Procol Harum: writing down brave
A Whiter Shade of Pale, more than any other pop song, has become the reflection of a period in time: that psychedelic, flower-powered San Francisco summer of 1967. It brought its group, Procol Harum, a success from which, in England, it has only just emerged.
The reason I am writing this piece now is because Procol Harum have just put out a highly praiseworthy album Procol Harum Live (Chrysalis 1004) with the Edmonton Symphony Orchestra and the Da Camera Singers, which was recorded in Canada last November. The first time that a classical orchestra has added anything to pop music, and that the two musical approaches blended in any sort of constructive cohesion. A time therefore to visit the elusive Gary Brooker, who writes most of the group’s music, and Keith Reid, who creates the lyrics.
They are currently finishing an album to be released in October called Grand Hotel, and are putting the finishing touches to it in George Martin’s Air London studios above Oxford Circus. A thoughtful pair, not over-given to publicity, having suffered at the hands of it earlier, content enough with their artistic success, mellowing in their late twenties.
Reid is the one who fascinates. Close clustered curls, owlish spectacles and unruly shirt collar fighting the knot in his tie, a rather formal, shy person. It comes as no surprise when he says that his East End schooldays were spent as a confirmed bookworm,. “I read everything and anything, but I wasn’t any good at academic work”. In fact, when he left school he had a succession of jobs including tailoring. He has started writing songs and answered an advertisement in a music paper, which brought him into touch with Brooker, who was at the time leading quite a good group called The Paramounts. Brooker’s father had been a musician, playing with Felix Mendelsohn’s Hawaiian Serenaders. When Brooker met Reid he was a great admirer of the Swingle Singers, who had just given Bach a contemporary, almost scat like treatment. He still likes the Swingles’ work to this day.
Reid explains how the lyric style happened: “It was based on a malapropism, something someone I heard said, and I just noted it and thought it would make a good song sometime. To me, it all made sense. It wasn’t just words for words' sake.” The sepulchral music of Brooker set the whole thing off. There followed the adverse publicity after A Whiter Shade of Pale, then another reasonably successful single, Homburg. The group concentrated on America. “We didn’t live there,” says Brooker, “although everyone here seemed to think so. We just went over there for tours of a month or six weeks. We lived here but never appeared here”. ( From this two-year period came Conquistador, a work which, then released as a very thin-sounding version and now re-released with the full orchestral backing, has done more than anything to bring them back to prominence.)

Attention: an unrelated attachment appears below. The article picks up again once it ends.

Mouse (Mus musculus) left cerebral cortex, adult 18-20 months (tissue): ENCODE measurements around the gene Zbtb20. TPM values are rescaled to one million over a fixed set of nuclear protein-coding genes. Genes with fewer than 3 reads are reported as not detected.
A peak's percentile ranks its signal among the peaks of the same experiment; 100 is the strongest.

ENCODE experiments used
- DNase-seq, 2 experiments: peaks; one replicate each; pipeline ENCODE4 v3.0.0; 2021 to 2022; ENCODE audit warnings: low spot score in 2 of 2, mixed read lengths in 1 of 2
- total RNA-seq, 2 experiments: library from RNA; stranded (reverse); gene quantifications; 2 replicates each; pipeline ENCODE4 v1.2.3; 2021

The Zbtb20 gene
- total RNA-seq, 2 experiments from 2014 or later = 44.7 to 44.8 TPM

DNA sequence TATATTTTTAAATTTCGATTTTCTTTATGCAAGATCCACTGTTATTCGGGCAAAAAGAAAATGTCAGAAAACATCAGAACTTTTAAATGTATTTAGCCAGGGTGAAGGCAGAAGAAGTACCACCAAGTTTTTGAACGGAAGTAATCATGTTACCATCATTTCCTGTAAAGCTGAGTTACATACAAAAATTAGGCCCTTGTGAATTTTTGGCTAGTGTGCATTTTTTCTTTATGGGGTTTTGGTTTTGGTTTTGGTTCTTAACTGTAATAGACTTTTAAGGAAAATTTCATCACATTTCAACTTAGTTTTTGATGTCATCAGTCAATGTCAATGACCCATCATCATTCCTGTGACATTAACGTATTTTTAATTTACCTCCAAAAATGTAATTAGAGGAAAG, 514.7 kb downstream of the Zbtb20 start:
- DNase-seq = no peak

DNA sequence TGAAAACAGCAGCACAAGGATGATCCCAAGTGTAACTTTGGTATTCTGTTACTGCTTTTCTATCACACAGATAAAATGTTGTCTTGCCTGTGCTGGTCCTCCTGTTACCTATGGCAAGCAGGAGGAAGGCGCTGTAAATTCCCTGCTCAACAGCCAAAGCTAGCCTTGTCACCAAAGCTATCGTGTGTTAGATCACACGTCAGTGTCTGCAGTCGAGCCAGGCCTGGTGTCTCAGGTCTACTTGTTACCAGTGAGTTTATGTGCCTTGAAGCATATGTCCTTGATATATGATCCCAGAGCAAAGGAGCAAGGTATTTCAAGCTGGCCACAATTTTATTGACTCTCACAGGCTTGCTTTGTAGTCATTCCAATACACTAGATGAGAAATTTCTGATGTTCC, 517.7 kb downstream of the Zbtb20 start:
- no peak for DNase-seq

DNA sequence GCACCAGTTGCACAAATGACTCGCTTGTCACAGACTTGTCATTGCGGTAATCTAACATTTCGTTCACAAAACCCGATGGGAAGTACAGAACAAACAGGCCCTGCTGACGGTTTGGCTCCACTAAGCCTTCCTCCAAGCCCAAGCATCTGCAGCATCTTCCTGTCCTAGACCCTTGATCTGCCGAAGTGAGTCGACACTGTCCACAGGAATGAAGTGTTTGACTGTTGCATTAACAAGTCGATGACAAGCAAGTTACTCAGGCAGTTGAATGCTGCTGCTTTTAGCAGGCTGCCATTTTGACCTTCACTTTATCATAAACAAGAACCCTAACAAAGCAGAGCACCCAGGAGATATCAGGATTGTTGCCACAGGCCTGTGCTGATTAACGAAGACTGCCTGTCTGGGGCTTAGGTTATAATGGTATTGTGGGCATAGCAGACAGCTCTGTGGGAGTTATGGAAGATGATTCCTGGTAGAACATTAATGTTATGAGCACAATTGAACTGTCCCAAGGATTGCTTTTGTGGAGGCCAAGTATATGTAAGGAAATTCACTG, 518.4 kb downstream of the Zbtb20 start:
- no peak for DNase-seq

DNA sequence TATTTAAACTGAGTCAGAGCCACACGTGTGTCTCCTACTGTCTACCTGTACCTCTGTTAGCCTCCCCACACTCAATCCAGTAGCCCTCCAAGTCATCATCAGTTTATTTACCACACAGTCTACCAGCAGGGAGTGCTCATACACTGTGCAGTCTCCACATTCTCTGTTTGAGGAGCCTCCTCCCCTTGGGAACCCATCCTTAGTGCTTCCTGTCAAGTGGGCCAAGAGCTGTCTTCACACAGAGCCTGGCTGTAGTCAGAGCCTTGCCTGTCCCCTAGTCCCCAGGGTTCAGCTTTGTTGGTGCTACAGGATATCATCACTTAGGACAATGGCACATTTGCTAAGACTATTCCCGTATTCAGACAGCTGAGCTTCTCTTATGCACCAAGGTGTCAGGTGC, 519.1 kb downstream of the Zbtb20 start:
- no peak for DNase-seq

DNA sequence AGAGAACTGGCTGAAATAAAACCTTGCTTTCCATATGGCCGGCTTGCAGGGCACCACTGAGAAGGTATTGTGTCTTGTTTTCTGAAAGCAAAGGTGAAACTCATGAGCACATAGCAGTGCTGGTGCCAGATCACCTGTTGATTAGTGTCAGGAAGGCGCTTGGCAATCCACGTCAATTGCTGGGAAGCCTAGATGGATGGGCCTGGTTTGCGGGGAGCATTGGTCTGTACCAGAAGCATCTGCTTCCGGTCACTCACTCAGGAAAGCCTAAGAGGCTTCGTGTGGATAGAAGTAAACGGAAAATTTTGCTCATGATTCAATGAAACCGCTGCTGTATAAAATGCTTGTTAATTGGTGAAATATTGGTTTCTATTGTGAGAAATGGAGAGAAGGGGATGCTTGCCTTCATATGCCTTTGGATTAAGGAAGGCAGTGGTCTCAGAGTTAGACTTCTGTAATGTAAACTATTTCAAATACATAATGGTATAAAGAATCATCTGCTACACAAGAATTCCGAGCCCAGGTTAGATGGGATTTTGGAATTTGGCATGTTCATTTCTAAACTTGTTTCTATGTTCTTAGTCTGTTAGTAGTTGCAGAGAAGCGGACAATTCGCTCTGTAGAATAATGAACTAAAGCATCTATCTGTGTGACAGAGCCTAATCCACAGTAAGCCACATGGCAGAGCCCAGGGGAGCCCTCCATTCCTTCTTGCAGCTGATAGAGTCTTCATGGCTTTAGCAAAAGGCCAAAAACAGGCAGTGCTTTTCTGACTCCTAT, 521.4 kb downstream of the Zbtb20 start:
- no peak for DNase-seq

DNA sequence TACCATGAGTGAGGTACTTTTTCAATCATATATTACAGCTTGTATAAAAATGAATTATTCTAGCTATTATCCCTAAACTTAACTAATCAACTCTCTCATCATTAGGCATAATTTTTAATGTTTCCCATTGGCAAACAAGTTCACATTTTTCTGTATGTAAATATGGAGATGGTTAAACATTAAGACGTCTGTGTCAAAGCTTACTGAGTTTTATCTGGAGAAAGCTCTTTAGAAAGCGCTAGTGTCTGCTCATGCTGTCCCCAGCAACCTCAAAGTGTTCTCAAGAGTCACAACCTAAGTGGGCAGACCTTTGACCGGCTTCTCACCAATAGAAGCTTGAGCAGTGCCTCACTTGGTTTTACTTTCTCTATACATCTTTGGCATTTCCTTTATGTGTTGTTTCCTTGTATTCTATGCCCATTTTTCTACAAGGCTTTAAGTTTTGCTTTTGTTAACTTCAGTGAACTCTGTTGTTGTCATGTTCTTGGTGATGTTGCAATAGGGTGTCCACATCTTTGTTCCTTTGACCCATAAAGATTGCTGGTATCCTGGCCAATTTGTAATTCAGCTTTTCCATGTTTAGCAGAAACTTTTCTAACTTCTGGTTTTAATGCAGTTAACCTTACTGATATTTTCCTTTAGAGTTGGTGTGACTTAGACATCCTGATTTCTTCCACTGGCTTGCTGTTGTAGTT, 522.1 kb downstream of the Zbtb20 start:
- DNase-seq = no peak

It was later that same year that their musical reputation was more surely founded with the album A Salty Dog. It was the last album on which Matthew Fisher, the musician who had given Harum the Bachian organ sound, played. He was replaced by Chris Copping, who played bass as well as organ on their next, and perhaps least inspiring album, Home.
Personnel continued to change, but always there was Brooker, and especially the words of Reid, which never quite developed in the direction you thought they would. As Reid says in a rather soft self-deprecating voice: “There are very few people doing what I do. It’s quite a difficult thing. When I write something, I’m aiming to write it in the same way a poet writes a piece of poetry. It has to work within itself and I give it to Gary who adds to it and makes it something else, complements it.”
I found one of their best cooperations a year ago: Broken Barricades, from the album of the same name:
Now gather up your [sic]
And write down brave words
Your prayers are unanswered,
Your idols absurd
The seaweed and [the] cobweb,
Have rotted your sword
Your barricades broken,
Your enemies Lord.
On September 22 Procol Harum join with the Royal Philharmonic in concert at London’s Rainbow Theatre. At last London will be able to give them the public recognition they were denied five summers ago. Who knows, perhaps they will be prevailed upon to play A Whiter Shade of Pale. Surely all will be forgiven, especially if the audience remembers Brooker’s words: “We didn’t know whether San Francisco was on the East or the West Coast.”
Thanks to John Lock for locating this article, Jill McMahon for typing it.
More mentions of Procol Harum in The Times
Procol Harum at the Rainbow with orchestra